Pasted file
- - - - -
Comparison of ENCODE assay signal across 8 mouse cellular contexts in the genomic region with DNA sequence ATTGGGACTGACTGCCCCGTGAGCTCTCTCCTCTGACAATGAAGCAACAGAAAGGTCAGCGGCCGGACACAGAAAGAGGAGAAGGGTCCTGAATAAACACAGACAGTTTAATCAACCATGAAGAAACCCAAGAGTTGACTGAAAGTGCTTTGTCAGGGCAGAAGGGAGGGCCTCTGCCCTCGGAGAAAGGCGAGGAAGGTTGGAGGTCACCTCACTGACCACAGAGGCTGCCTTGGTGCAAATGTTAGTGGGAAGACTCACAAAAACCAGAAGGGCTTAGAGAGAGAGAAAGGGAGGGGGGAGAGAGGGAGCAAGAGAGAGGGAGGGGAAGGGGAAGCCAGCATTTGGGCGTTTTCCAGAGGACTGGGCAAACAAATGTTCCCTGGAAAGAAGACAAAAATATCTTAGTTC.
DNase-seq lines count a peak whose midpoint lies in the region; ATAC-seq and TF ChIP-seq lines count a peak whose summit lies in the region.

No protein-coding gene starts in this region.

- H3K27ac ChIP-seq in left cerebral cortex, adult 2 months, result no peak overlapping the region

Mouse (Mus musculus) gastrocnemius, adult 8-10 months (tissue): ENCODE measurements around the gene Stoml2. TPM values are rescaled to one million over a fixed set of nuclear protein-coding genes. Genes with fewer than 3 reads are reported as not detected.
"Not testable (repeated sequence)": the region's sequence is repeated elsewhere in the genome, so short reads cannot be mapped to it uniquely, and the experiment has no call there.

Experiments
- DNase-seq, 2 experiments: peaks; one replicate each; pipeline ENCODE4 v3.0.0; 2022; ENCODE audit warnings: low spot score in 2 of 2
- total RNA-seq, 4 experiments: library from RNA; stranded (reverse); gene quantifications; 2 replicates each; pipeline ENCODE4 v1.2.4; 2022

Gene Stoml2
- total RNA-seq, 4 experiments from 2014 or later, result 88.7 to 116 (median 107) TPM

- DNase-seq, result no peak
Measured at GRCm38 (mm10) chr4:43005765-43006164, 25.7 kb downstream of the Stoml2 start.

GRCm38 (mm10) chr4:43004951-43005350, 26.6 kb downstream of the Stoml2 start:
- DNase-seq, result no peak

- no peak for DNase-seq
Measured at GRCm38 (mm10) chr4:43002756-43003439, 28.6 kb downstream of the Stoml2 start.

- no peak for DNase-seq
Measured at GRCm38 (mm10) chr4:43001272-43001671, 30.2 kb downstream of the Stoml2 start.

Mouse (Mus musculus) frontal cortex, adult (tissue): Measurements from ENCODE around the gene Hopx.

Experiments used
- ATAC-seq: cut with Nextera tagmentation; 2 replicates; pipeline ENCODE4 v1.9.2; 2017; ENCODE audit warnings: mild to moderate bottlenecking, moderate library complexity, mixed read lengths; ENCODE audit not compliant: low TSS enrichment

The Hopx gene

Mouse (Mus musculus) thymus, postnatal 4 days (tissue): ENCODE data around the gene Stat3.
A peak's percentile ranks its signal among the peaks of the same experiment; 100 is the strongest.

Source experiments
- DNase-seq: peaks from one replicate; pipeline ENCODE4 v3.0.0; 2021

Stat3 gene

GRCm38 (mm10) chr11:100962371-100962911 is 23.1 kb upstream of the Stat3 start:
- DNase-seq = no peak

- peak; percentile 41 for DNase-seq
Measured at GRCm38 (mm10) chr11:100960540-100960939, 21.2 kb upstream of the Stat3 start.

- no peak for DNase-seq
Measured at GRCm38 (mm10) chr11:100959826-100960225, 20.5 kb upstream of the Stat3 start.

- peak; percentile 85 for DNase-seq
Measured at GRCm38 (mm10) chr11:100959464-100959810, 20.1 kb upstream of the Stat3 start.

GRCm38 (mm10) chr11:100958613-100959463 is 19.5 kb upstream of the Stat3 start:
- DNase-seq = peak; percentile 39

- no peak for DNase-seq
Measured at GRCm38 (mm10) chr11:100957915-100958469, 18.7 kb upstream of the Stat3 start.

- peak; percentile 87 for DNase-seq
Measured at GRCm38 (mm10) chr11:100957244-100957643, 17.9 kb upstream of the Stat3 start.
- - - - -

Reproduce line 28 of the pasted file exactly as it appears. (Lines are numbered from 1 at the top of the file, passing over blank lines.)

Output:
Stat3 gene